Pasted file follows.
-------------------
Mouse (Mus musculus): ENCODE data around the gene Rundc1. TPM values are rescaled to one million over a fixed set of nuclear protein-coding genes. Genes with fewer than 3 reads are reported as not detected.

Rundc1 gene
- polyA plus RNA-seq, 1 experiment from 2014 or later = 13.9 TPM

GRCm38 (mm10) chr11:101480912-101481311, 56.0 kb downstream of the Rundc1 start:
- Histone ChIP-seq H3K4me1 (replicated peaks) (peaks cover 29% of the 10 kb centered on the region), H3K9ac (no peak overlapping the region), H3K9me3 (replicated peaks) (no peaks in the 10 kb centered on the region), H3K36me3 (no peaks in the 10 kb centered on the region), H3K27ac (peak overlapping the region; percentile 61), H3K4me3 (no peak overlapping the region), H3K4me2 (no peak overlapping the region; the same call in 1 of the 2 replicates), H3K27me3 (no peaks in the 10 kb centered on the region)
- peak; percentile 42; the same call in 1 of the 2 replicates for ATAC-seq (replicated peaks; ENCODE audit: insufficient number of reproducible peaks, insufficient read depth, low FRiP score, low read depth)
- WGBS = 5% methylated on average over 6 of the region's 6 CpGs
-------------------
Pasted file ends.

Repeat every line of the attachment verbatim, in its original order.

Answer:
Mouse (Mus musculus): ENCODE data around the gene Rundc1. TPM values are rescaled to one million over a fixed set of nuclear protein-coding genes. Genes with fewer than 3 reads are reported as not detected.

Rundc1 gene
- polyA plus RNA-seq, 1 experiment from 2014 or later = 13.9 TPM

GRCm38 (mm10) chr11:101480912-101481311, 56.0 kb downstream of the Rundc1 start:
- Histone ChIP-seq H3K4me1 (replicated peaks) (peaks cover 29% of the 10 kb centered on the region), H3K9ac (no peak overlapping the region), H3K9me3 (replicated peaks) (no peaks in the 10 kb centered on the region), H3K36me3 (no peaks in the 10 kb centered on the region), H3K27ac (peak overlapping the region; percentile 61), H3K4me3 (no peak overlapping the region), H3K4me2 (no peak overlapping the region; the same call in 1 of the 2 replicates), H3K27me3 (no peaks in the 10 kb centered on the region)
- peak; percentile 42; the same call in 1 of the 2 replicates for ATAC-seq (replicated peaks; ENCODE audit: insufficient number of reproducible peaks, insufficient read depth, low FRiP score, low read depth)
- WGBS = 5% methylated on average over 6 of the region's 6 CpGs